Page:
Food for Thought – Good Service
Good service is priceless.
When you remember your favourite restaurants, it won’t just be the food you recall with fondness. Personable or brilliantly efficient waiting staff make a huge impact on the dining experience. But so does an encounter with someone surly, untrained or overbearing. With business as competitive as ever, not getting service right is a major problem.
You’ve laboured over the ingredients, found the right suppliers and honed your skills. You’ve tested and perfected dishes. But there is still the final link between the kitchen and table: the service.
A sulky or rude waiter or waitress can take the shine off even the most beauteous plate of well-crafted, precisely-presented food. Equally, an over-zealous, corporate zombie regurgitating marketing spiel and constantly asking if everything is OK, is equally annoying.
I do have some sympathy. Waiting on staff face irate kitchen staff and customers, manic service with too much to remember, dozens of heavy, hot plates to deliver and all manner of unexpected problems. I’ve done it and it’s a tough gig. But being polite is part of the job.
The cult of TripAdvisor and the ever-omniscient Twitter is making the service challenge even more critical for businesses. Today, a bad experience isn’t only shared with family and friends. Via social media, a bad review can influence the decisions of every potential customer with five minutes to spare and access to the Internet.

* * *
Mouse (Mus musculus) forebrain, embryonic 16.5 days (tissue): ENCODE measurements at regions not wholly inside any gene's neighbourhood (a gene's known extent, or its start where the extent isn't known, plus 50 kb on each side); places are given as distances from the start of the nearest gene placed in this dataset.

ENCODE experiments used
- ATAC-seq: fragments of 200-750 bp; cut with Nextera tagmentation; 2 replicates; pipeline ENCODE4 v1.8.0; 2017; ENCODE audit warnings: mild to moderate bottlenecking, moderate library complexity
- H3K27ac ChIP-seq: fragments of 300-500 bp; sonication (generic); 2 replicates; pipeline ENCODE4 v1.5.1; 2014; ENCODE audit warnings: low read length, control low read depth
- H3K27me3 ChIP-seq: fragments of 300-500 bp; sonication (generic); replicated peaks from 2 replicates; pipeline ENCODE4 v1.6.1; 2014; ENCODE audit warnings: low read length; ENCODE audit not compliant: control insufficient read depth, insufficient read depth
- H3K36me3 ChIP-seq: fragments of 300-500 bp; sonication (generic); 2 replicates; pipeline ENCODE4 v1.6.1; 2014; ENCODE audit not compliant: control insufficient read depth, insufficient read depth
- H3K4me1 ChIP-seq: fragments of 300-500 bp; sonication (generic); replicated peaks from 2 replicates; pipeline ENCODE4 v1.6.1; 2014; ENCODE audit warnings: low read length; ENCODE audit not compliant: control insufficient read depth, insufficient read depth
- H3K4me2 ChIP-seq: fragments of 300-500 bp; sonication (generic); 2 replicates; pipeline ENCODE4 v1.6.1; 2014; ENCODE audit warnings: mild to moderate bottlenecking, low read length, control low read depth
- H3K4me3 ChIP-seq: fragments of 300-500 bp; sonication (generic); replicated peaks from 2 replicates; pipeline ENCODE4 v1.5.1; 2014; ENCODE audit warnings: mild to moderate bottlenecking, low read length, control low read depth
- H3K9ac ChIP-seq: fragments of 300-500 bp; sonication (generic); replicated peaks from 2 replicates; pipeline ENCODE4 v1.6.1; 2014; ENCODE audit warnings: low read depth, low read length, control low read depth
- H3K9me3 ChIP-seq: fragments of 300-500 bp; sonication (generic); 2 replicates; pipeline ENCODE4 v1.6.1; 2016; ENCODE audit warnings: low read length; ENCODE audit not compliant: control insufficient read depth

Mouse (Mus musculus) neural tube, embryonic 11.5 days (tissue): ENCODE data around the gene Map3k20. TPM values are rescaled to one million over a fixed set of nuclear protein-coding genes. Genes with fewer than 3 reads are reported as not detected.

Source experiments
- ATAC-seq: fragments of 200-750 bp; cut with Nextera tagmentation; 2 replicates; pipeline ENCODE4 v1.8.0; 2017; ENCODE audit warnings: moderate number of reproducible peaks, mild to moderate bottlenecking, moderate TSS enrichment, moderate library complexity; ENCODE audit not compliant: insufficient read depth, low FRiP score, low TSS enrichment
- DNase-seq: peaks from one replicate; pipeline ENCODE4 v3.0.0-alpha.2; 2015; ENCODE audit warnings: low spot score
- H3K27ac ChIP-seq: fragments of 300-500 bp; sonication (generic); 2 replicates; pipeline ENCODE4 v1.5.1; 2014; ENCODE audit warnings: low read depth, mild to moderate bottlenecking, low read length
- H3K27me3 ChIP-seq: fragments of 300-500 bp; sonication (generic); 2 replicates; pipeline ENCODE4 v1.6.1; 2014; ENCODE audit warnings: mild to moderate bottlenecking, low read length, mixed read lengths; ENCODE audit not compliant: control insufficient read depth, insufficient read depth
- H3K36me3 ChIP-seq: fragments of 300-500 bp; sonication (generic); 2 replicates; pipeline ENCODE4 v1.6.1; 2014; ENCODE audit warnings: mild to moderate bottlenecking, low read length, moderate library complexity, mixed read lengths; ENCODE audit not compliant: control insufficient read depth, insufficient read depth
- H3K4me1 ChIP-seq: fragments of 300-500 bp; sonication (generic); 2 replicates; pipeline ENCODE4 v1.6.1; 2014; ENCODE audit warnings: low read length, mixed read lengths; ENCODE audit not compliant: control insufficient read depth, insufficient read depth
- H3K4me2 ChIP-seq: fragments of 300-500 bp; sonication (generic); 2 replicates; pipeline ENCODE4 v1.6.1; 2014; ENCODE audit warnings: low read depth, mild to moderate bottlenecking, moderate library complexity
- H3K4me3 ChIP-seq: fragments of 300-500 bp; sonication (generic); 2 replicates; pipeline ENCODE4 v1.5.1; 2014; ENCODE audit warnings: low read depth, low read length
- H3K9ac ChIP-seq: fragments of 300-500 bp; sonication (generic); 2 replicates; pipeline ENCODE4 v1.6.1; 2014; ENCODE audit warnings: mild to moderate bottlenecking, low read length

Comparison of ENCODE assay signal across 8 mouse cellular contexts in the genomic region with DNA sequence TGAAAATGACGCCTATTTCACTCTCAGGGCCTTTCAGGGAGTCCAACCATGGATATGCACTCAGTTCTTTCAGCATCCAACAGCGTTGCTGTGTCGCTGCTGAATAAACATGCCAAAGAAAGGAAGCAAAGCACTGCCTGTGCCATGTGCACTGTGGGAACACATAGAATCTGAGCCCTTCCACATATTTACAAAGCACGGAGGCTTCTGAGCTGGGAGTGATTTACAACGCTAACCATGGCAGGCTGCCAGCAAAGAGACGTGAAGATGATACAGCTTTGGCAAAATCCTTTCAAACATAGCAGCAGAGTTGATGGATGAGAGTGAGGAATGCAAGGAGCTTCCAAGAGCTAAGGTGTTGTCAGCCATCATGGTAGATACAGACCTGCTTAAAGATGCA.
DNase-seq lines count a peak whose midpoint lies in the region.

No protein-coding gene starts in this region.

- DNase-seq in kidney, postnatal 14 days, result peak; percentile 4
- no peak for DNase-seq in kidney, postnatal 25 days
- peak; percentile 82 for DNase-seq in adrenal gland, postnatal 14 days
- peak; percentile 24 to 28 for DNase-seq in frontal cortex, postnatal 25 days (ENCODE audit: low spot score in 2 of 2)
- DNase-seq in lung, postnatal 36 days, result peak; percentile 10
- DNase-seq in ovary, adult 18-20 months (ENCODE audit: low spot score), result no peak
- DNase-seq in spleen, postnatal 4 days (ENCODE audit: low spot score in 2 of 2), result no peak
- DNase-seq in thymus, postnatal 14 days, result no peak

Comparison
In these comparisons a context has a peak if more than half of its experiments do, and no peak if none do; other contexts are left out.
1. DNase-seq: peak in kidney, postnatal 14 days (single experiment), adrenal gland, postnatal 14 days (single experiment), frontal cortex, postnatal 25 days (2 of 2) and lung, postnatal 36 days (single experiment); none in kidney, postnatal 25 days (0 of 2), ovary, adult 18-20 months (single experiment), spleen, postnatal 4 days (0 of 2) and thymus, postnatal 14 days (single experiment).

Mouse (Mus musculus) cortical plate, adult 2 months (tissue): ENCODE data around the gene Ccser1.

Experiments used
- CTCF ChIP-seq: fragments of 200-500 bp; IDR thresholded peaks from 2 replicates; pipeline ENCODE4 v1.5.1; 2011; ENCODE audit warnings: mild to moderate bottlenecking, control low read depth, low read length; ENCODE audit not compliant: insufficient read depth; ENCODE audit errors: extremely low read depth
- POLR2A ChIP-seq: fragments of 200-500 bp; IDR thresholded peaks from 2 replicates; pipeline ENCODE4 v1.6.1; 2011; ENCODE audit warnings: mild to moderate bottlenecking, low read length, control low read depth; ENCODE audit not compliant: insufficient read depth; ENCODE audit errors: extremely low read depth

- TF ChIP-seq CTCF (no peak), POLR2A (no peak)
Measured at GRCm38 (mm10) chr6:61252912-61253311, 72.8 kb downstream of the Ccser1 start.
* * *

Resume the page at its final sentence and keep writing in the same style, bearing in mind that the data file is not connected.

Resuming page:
The key to really good service may come down to something that can’t be easily captured, but makes a world of difference. If staff feel like part of a team and are proud of the establishment, they will create a good impression no matter how savvy customers get. Have an honest think about how you prepare and work with your employees. Proper training is essential, not just for practical skills but also about how to communicate with diners.
Waiting staff are the face of your company. The good ones are worth their weight in gold. This remains true whether you’re serving a pub lunch or the finest in haute cuisine. With so much choice out there, poor service could be the thing that puts a customer off for good.